Poking Pasta- Collect items in the house that have holes in them a colander is perfect, I also used a basket and some threading beads. Using long pasta push it through the holes you find. Charlie loved this and he surprised me with his level of concentration and the number of small holes he managed to get the pasta in.
Threading beads– You can get all sorts of threading activities. Amazon do a wide range of large beads, small beads and pictures that can be threaded. If you don’t want to buy anything then you can punch holes in coloured paper and encourage children to thread wool or shoelaces through the holes. (If you are artistic then you could draw a picture and punch the holes along the lines) Getting the children to punch their own holes in paper is also great for those finger muscles.
Golf tees- Have a large lump of play dough in front of the children. Get them to spread it out with their fingers. Then push golf tees through the play dough. The golf tees need to be straight because then they need to balance a bead on the top of the tee without it falling off!
Lego- Use Lego pieces to build a maze to roll a marble through. (We don’t have marbles in the house so we just used plastic golf balls).
Stickers- Draw different shapes or lines on paper. Circles, squares, triangles, numbers, letters, zig zag lines all work. Then ask the children to stick stickers along the lines. You can use coloured circle stickers and they can make patterns with the stickers. We decided to use up some of the millions of stickers we have left over from magazines which worked just as well. This was a great activity as they all loved it and it kept them busy for ages. Even Charlie had a go at peeling the stickers and randomly put them on the paper.
Bubble Wrap- Whenever we have a delivery from the postman the children get very excited because it might have bubble wrap inside! I cut it up into squares so they have the same amount to pop, encourage them to use forefinger and thumb to pop the bubbles and then let them get carried away. Lots of fun!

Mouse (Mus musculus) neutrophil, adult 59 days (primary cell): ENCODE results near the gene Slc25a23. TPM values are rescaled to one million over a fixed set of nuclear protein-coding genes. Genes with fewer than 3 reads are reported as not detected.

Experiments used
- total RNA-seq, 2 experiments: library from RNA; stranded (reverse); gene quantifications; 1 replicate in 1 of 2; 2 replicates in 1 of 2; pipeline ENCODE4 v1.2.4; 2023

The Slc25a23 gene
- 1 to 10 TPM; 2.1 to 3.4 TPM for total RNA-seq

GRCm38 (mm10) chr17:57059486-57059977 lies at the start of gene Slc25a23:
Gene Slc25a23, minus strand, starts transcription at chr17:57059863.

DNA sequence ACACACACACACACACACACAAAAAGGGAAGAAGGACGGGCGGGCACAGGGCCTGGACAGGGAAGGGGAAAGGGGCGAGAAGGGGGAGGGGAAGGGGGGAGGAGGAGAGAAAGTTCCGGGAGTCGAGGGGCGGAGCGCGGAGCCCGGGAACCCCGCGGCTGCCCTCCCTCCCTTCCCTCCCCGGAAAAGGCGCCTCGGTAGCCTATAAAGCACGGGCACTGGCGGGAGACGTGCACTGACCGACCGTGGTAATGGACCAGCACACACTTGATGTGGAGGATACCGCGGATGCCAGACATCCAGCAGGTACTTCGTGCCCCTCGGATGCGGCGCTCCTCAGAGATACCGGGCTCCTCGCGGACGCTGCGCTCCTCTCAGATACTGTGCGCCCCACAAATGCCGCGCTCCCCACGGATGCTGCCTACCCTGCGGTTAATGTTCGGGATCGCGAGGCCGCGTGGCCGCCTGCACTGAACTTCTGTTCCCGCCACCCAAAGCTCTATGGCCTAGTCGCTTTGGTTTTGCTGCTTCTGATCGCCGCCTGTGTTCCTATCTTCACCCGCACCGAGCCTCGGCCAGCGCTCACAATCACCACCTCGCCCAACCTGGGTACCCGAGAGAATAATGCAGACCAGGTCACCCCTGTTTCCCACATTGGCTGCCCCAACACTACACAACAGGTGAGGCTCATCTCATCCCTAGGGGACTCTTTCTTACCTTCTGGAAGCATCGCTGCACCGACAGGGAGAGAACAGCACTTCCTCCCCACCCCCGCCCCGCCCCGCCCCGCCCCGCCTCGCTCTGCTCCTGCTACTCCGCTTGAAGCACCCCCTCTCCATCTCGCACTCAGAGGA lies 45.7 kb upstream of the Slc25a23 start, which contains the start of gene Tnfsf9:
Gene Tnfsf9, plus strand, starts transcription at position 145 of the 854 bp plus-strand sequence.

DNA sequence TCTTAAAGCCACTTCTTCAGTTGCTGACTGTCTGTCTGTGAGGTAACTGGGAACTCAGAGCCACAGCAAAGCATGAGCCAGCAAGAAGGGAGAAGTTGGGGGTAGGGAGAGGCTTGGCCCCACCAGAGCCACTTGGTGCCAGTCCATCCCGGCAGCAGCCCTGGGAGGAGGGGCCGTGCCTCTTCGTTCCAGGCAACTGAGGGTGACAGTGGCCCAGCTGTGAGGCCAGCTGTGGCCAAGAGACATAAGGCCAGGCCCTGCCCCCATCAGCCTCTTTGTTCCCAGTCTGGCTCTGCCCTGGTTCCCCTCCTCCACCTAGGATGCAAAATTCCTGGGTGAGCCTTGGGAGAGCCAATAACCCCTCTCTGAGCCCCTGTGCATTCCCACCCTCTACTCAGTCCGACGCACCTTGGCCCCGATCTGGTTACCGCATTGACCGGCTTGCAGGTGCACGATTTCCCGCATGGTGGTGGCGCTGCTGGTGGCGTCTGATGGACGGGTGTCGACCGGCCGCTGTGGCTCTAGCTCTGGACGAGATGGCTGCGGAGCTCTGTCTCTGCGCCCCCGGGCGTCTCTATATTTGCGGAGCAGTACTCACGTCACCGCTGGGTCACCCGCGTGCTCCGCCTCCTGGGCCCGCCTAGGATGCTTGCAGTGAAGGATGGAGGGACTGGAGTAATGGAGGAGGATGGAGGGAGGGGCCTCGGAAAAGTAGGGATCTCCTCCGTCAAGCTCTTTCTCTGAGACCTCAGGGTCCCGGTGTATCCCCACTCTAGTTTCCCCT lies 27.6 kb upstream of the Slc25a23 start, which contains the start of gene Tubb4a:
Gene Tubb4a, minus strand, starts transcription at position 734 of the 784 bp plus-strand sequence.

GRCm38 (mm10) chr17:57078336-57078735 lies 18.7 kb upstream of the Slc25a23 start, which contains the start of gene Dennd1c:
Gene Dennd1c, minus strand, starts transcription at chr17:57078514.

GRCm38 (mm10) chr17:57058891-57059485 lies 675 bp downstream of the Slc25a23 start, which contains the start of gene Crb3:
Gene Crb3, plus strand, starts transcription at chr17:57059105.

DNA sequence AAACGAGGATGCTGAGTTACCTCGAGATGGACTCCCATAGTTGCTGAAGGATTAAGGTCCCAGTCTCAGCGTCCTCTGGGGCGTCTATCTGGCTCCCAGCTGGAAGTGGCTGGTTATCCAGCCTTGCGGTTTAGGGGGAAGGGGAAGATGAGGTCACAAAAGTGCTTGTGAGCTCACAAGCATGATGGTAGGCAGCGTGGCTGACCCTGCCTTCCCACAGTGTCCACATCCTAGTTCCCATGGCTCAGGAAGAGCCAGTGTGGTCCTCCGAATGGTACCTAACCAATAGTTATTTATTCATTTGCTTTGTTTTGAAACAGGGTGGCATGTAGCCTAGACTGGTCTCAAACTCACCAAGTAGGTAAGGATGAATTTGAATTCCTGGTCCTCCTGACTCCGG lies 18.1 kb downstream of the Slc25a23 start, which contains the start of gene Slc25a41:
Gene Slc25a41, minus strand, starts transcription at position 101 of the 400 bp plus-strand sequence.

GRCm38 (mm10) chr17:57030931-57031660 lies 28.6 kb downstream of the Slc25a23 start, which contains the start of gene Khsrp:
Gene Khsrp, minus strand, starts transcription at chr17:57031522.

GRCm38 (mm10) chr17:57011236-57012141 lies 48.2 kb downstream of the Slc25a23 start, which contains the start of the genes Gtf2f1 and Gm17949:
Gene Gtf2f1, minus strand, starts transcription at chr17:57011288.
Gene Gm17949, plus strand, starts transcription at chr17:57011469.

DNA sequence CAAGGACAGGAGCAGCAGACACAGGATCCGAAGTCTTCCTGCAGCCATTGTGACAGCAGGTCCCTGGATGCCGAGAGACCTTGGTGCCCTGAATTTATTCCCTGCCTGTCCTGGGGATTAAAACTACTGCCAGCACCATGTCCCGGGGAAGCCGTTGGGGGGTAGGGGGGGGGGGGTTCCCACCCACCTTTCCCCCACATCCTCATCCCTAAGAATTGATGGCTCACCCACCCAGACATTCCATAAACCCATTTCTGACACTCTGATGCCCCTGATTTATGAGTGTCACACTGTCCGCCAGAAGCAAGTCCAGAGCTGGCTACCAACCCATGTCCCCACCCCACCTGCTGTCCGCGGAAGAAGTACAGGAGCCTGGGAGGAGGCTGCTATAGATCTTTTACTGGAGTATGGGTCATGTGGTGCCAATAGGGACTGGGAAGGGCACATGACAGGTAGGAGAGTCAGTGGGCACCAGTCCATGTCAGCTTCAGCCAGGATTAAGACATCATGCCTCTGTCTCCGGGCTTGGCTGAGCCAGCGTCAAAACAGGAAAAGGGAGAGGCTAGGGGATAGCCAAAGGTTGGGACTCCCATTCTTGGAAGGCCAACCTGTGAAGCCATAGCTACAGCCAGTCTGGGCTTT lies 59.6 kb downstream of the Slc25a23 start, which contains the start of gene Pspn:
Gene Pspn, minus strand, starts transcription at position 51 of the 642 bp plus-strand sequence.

Another thing we have started to do is some simple exercises for fingers. I used to use these a lot in school before doing any kind of writing. The children think they are good fun and they are great for stimulating and exercising those muscles.
Push ups- Put finger tips together and palms of hands then push the palms away from each other.
Finger raise- Raise finger from table individually one at a time on each hand. Then touch each finger at the tip and the base with the tip of the thumb.
Rings on fingers– Wrap one hand around each finger of the other hand individually and gently roll forwards and backwards as though you are putting a ring on each finger.
The third thing we are doing is hand massage each morning. I was trained how to do this in my previous school and I know a lot of schools are using hand massage. If your child is finding writing painful then speak to your class teacher about hand massage as it may be something they are able to offer.
Developing the finger muscles are also good for helping children being independent at school, for example screwing or unscrewing lids, opening their lunchbox, putting straw in milk, doing up buttons or shoelaces, doing up the zip on their coat, putting letters into book bag (you will be surprised at how tricky this is for a 4 year old!) changing in and out of P.E kits and putting them away and toiletting to name a few of the skills children need in their every day life at school. Hopefully you have found these ideas useful.